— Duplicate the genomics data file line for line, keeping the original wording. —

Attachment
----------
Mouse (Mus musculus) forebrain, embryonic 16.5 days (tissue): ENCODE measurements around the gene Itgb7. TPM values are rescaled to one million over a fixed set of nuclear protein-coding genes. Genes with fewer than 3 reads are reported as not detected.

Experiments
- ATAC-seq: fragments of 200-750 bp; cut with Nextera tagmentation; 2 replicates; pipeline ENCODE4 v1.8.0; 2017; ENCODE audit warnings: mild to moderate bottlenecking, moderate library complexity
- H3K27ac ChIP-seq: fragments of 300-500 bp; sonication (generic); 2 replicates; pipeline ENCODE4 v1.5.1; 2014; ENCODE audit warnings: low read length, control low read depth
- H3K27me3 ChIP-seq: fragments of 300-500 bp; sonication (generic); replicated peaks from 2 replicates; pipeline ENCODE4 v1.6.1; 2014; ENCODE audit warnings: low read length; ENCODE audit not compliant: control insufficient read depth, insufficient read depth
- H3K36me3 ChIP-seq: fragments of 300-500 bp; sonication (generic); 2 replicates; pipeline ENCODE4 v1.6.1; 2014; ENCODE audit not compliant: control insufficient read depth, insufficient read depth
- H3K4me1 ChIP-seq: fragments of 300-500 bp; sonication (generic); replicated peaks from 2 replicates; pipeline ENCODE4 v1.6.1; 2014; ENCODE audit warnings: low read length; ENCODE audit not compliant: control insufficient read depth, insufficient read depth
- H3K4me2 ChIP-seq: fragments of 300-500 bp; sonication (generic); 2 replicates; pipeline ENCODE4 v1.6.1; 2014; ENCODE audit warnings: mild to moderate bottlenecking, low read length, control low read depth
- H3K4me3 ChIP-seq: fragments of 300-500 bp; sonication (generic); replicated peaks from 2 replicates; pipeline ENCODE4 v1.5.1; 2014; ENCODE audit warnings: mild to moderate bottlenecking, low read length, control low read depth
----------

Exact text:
Mouse (Mus musculus) forebrain, embryonic 16.5 days (tissue): ENCODE measurements around the gene Itgb7. TPM values are rescaled to one million over a fixed set of nuclear protein-coding genes. Genes with fewer than 3 reads are reported as not detected.

Experiments
- ATAC-seq: fragments of 200-750 bp; cut with Nextera tagmentation; 2 replicates; pipeline ENCODE4 v1.8.0; 2017; ENCODE audit warnings: mild to moderate bottlenecking, moderate library complexity
- H3K27ac ChIP-seq: fragments of 300-500 bp; sonication (generic); 2 replicates; pipeline ENCODE4 v1.5.1; 2014; ENCODE audit warnings: low read length, control low read depth
- H3K27me3 ChIP-seq: fragments of 300-500 bp; sonication (generic); replicated peaks from 2 replicates; pipeline ENCODE4 v1.6.1; 2014; ENCODE audit warnings: low read length; ENCODE audit not compliant: control insufficient read depth, insufficient read depth
- H3K36me3 ChIP-seq: fragments of 300-500 bp; sonication (generic); 2 replicates; pipeline ENCODE4 v1.6.1; 2014; ENCODE audit not compliant: control insufficient read depth, insufficient read depth
- H3K4me1 ChIP-seq: fragments of 300-500 bp; sonication (generic); replicated peaks from 2 replicates; pipeline ENCODE4 v1.6.1; 2014; ENCODE audit warnings: low read length; ENCODE audit not compliant: control insufficient read depth, insufficient read depth
- H3K4me2 ChIP-seq: fragments of 300-500 bp; sonication (generic); 2 replicates; pipeline ENCODE4 v1.6.1; 2014; ENCODE audit warnings: mild to moderate bottlenecking, low read length, control low read depth
- H3K4me3 ChIP-seq: fragments of 300-500 bp; sonication (generic); replicated peaks from 2 replicates; pipeline ENCODE4 v1.5.1; 2014; ENCODE audit warnings: mild to moderate bottlenecking, low read length, control low read depth